• Amy Knight-Dawson

[CV-19 Conversations] Oh, baby it's a wild world


A glimpse of the prolific spectacle, the annual wildflowers of the West Coast


September is Tourism Month in South Africa and coincides with the onset of Spring. It heralds our family's annual flower safari in the West Coast National Park in September, a tradition started many years ago. This year, our pilgrimage to the seasonally open Postberg section that sees us seeking out all things 'wild', particularly the carpets of bright flowers, did not disappoint. The weather played along beautifully and despite COVID-19, the lockdown, and all associated challenges, a great day was had by all. All the photos were all taken with my trusty smartphone mostly, from our car. Hashtag, 'no filter'.


The open road

We ventured out on a crisp, windless, azure-skied Sunday. The kind of day we refer to as 'the Mother City showing off'. Taking the road less travelled, we ignored the GPS and enjoyed the off-the-beaten-track sights and sounds en-route. The only downside meant it took us a bit longer than expected to arrive at the park gate, and I was chomping at the bit. Examining the lengthy queue of cars almost got the better of me. A few deep breaths, a game or two of 'I-Spy' and some groovy tunes later, I managed to stay the course. And, boy am I glad I did. We queued at the gate for about forty minutes and at the entry point, all COVID-19 safety protocols observed, we paid our reasonable local South African resident Rand-friendly entry fee and away we went.


Soon after passing through the gate, we found our healthy appetites were along for the journey too. We made light work of finding a picnic spot taking a sharp left off toward the Atlantic Viewpoint, which greeted us with a stiff sea breeze. After enjoying the view for a spell, casting a quick scan over the deep blue sea for whales (sadly, spotting none), we opted to move on in favour of a slightly more protected picnic spot.


Imaginations running riot as they tend to do on road trips, we marvelled at the incredible rock and cloud formations. We embarked on a friendly game of 'spot hunting', one of our favourite past times when on a safari of any nature. Is that an ostrich or a bush?


Carpets of flowers in the Postberg area of West Coast National Park


Local is 'lekker'

This year, one of the most notable differences in the park was the absence of foreign accents swirling about us as we picnicked on a warm, flat granite rock overlooking the wild beach of Plankiesbaai in the Postberg section of the park. We spotted three large tour buses, but due to South Africa still being in Level 2 of the national lockdown we were left wondering which part of our Rainbow Nation they hailed from not which country. It was rather interesting to think that this would likely be the first and last time in my life that I would share my experience of this extraordinary national park with predominantly South Africans. A historical moment in time, for sure.



View from the bird hide looking back at Geelbek Restaurant and pink flamingos


For the birds

The time came for us to turn the nose of our trusty car back toward Table Mountain, home bound. We were, however, determined to tap every ounce of adventure out of our day before waving goodbye to the beautiful West Coast. So, instead of heading for the gate, we took a detour toward one of the bird hides. Driving through the park that day we saw plenty ostrich, bontebok, some lovely birds including soaring raptors and pink flamingos, the latter from the bird hide near Geelbek Restaurant. That was an exceptional experience for me as I'd never seen such vast flocks in the park before. The explosion of colour when they took flight en-masse will stay with me always. We took a leisurely stroll back and then popped into the restaurant for a delicious early seafood supper before we headed out.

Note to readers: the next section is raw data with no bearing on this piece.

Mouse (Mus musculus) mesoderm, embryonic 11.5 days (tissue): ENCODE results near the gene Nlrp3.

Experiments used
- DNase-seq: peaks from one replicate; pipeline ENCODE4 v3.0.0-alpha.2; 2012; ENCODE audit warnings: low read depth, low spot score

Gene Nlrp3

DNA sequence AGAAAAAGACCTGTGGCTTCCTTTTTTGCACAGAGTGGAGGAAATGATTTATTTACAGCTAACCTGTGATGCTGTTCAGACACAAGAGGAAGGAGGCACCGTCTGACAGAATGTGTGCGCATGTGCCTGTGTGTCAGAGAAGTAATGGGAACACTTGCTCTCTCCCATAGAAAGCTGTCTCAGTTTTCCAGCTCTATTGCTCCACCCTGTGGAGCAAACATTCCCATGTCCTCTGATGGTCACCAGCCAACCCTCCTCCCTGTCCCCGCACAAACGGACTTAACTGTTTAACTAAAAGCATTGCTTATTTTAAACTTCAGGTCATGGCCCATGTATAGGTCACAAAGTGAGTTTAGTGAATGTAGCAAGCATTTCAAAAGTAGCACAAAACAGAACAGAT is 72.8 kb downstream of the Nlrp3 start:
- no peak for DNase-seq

South Africa Is Travel Ready

At the Geelbek Restaurant, all COVID-19 safety protocols were observed. The reasonably-priced menu, consistently good food and friendly service is something we can always look forward to here. It felt good to see how travel ready this awesome destination is. Also, knowing we were supporting the local community, wildlife and our economy with our custom made our experience even more meaningful. We pondered these things as we sat outdoors in the sunshine soaking up the mood-enhancing vitamin-D with the flamingos and the bird hide now on the horizon. Another fantastic memory made. Leaving, I even bumped into an industry friend unexpectedly. She shared enthusiastically how she and her family had gone on a beautiful hike through the reserve before enjoying afternoon tea at Geelbek Restaurant. How lovely! There are so many ways to explore the park, you'll be spoilt for choice.


Making memories

Going on safari with a young child is different in a myriad of ways. Sure, it's noisier than you may like, and goes along in fits and starts, often fraught with all sorts of unexpected events. But nothing can compensate for the richness of experience. Seeing the wonder in their eyes and their evident excitement as they encounter nature's wonders is awesome. This year, our flower safari memories were made through the lens of a worldwide pandemic; a visceral reminder that it is our responsibility to tread lightly on the earth. Living in a world without wild spaces intact where we can embark on soul safaris, topping up our energy levels and renewing our connection with Mother Nature, is not something I wish to imagine. Conservation is therefore not a choice, it is imperative.

We stopped in our driveway almost eight hours after entering the park, heaps happier than when we'd left it. Many more unforgettable memories of wild, beautiful Africa imprinted on our hearts and mind.